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CES 2017: Intel's Project Alloy VR Headset Goes Wireless

Intel’s virtual reality headset, Project Alloy, brings room-scale VR without wires and sensors.


Intel’s Project Alloy headset concept was announced in August 2016 as a wireless, inside-out tracking virtual reality device. At CES 2017, Intel has shown Project Alloy for the first time, and according to those that have had a chance to try it, it’s spectacular.

Project Alloy uses Intel RealSense, a technology containing a small camera array, that allows the headset to scan a room to make a 3D map. That 3D map can then have computer generated graphics layered onto it to create an immersive 3D experience. This also allows a type of guardian mode that doesn’t use an intrusive grid to let you know your boundaries. Instead, Project Alloy can display obstacles in your way on the headset and make them another part of the experience.

Besides the Intel RealSense 3D room scanning, the other innovation Project Alloy is attempting to bring to the market is wireless connectivity. Without being tethered to a computer via USB and HDMI, an entire building could become a VR experience. The game Intel used to demo Project Alloy did just that. A mock apartment was scanned with RealSense in a minute, took another minute to turn the scanned objects in the room into game elements, and a regular living space was filled with rusty pipes and sci-fi adornments.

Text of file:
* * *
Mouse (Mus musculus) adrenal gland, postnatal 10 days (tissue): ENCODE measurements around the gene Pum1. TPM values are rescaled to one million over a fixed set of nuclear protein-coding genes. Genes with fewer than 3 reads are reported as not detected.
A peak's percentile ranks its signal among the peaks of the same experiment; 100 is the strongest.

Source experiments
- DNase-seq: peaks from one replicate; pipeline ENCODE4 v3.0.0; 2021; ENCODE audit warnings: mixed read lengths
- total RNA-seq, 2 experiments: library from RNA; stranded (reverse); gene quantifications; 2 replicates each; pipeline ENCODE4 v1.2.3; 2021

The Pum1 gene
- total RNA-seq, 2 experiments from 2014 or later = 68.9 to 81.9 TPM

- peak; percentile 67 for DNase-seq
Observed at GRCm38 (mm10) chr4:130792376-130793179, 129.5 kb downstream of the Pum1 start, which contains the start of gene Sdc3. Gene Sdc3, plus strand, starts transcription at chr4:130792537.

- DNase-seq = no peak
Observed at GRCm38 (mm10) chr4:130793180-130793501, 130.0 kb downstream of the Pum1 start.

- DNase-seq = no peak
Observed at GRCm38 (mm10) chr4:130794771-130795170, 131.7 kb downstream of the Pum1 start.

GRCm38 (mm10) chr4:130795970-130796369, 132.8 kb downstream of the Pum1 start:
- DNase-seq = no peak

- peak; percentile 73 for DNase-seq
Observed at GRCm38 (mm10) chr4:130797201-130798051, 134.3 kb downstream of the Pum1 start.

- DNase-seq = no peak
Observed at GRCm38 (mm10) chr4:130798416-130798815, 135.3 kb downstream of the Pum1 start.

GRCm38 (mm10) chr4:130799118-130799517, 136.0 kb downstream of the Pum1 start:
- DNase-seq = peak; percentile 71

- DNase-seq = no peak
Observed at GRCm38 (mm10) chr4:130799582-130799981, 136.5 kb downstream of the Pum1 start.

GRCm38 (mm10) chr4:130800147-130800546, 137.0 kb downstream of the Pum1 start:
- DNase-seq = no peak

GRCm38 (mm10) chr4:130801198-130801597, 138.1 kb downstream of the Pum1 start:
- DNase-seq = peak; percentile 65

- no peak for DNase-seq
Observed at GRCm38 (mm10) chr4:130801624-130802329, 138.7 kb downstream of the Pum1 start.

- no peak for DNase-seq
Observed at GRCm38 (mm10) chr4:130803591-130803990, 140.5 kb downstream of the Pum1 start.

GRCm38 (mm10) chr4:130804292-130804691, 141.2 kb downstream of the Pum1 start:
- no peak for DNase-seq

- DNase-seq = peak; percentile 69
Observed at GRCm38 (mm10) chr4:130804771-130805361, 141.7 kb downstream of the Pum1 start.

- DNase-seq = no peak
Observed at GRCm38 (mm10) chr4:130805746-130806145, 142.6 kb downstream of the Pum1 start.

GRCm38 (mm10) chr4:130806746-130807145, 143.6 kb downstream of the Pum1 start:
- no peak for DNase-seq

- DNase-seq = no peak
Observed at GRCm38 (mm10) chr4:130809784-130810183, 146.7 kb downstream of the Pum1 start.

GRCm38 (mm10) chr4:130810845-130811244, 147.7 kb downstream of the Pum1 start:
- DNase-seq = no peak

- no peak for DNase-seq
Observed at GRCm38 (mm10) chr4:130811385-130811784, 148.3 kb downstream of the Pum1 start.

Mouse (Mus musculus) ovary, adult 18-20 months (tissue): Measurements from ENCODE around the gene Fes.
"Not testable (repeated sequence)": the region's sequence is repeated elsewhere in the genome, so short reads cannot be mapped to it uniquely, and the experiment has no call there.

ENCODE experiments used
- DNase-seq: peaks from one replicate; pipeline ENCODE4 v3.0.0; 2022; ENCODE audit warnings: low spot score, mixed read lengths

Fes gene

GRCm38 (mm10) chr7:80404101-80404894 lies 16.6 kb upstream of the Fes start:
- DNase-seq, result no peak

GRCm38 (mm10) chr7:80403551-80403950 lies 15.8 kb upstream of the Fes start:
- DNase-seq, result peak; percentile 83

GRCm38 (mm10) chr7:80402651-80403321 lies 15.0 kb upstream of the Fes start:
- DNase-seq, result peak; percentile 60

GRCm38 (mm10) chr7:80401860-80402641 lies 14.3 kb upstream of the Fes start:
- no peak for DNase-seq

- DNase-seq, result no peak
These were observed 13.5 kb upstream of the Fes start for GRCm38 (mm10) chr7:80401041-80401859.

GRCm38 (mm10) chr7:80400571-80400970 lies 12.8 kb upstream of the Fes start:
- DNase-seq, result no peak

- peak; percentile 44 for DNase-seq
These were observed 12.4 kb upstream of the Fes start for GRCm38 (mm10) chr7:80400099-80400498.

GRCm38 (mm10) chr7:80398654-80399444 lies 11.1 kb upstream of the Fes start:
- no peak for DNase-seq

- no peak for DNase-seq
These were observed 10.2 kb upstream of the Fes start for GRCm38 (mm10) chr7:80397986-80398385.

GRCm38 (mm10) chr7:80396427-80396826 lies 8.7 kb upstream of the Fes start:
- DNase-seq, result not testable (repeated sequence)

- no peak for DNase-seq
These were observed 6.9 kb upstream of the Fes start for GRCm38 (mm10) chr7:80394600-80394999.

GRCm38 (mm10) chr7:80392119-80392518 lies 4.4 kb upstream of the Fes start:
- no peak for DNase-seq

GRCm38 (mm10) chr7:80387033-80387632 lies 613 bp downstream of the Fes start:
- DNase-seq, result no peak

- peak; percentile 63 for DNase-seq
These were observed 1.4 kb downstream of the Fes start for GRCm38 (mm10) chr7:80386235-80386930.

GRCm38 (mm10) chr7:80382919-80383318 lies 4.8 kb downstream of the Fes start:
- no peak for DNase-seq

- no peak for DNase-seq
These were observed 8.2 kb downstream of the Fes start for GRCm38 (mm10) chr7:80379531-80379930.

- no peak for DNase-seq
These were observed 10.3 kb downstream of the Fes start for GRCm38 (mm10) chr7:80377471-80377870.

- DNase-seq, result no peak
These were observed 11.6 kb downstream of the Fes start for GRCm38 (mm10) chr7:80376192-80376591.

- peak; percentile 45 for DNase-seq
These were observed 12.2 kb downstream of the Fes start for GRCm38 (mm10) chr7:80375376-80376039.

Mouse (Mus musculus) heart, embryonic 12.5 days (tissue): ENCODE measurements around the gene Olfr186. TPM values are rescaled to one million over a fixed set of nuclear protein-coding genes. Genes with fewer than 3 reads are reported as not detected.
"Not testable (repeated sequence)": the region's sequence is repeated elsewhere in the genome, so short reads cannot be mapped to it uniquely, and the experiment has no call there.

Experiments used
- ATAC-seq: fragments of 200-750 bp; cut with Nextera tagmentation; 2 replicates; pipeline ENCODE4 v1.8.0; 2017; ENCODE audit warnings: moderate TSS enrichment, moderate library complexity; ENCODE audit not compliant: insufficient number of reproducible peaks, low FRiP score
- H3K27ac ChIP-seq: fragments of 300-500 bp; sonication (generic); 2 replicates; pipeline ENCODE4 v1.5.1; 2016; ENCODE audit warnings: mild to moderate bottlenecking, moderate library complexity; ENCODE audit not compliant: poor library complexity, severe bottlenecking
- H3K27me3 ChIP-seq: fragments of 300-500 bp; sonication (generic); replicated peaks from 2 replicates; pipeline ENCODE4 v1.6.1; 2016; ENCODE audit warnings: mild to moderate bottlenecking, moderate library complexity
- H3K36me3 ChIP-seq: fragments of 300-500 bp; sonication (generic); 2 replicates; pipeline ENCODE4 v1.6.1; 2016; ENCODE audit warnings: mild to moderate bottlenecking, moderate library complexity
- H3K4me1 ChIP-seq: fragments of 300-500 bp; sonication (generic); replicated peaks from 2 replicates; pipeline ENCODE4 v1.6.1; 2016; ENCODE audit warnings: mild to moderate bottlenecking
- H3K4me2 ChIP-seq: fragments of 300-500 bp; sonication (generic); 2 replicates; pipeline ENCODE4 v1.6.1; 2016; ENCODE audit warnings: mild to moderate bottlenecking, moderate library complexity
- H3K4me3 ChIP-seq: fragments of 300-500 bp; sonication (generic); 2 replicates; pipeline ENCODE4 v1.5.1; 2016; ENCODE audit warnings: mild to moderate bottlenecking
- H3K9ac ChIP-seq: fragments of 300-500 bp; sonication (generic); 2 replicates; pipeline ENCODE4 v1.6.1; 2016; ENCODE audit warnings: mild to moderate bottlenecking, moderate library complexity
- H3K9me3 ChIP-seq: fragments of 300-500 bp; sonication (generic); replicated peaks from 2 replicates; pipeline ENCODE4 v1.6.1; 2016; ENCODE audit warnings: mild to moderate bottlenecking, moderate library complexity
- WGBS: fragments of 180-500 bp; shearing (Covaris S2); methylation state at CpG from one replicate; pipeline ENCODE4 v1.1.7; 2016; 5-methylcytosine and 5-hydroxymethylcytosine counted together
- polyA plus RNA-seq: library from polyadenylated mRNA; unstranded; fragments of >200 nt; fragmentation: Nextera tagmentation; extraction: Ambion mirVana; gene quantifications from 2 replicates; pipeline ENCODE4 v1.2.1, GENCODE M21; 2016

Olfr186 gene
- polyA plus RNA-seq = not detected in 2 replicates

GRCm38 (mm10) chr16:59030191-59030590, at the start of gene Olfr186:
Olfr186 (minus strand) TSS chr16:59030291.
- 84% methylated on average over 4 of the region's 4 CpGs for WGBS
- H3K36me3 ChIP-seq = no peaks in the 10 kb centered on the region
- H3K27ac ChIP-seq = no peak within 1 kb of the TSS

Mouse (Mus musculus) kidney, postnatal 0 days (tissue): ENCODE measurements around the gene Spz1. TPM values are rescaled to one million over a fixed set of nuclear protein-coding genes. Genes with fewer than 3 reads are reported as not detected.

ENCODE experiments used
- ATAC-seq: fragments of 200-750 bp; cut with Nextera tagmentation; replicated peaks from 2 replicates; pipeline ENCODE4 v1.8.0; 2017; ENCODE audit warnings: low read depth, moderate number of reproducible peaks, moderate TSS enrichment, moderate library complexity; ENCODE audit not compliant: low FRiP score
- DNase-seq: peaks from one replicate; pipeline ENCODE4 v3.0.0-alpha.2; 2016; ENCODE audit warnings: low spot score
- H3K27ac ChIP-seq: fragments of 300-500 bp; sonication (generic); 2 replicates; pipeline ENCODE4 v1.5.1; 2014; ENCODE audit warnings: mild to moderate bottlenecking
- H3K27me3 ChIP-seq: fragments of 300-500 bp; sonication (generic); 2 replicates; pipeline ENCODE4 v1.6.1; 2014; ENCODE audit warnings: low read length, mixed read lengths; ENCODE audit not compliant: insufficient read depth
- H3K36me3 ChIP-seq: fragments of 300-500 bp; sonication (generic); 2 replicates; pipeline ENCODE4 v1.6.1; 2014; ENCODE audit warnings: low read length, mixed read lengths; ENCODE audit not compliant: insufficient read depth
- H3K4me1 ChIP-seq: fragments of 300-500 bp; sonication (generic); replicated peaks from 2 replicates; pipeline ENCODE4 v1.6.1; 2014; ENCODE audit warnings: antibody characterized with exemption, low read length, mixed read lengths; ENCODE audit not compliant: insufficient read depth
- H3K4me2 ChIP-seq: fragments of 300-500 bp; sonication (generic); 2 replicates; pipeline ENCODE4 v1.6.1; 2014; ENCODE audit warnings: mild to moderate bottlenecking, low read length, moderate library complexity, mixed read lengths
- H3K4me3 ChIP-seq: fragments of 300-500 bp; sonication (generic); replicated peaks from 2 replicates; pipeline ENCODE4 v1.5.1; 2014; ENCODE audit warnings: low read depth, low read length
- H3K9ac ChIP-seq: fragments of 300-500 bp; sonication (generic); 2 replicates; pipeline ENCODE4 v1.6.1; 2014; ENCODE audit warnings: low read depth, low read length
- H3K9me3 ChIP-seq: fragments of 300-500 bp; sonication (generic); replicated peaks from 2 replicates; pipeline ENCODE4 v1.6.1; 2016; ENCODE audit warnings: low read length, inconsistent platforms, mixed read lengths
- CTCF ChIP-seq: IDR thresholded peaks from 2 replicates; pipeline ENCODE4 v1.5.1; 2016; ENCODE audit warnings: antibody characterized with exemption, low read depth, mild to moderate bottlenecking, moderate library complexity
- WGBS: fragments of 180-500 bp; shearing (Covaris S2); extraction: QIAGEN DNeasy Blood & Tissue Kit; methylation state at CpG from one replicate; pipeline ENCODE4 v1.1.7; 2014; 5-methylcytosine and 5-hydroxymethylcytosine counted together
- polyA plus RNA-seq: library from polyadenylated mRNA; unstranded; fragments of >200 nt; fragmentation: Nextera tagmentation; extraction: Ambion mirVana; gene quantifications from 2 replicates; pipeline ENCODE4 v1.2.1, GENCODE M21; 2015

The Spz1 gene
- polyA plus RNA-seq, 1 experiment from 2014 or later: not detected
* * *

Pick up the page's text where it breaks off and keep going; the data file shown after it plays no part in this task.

Although we probably won’t see Project Alloy this year, it sounds like Intel’s attempt at entering the virtual reality marketplace is offering the features we want to see in the next generation of VR headsets. The Project Alloy developer kit will be available in the latter half of this year, though no price tag has been announced.

Contributing Editor
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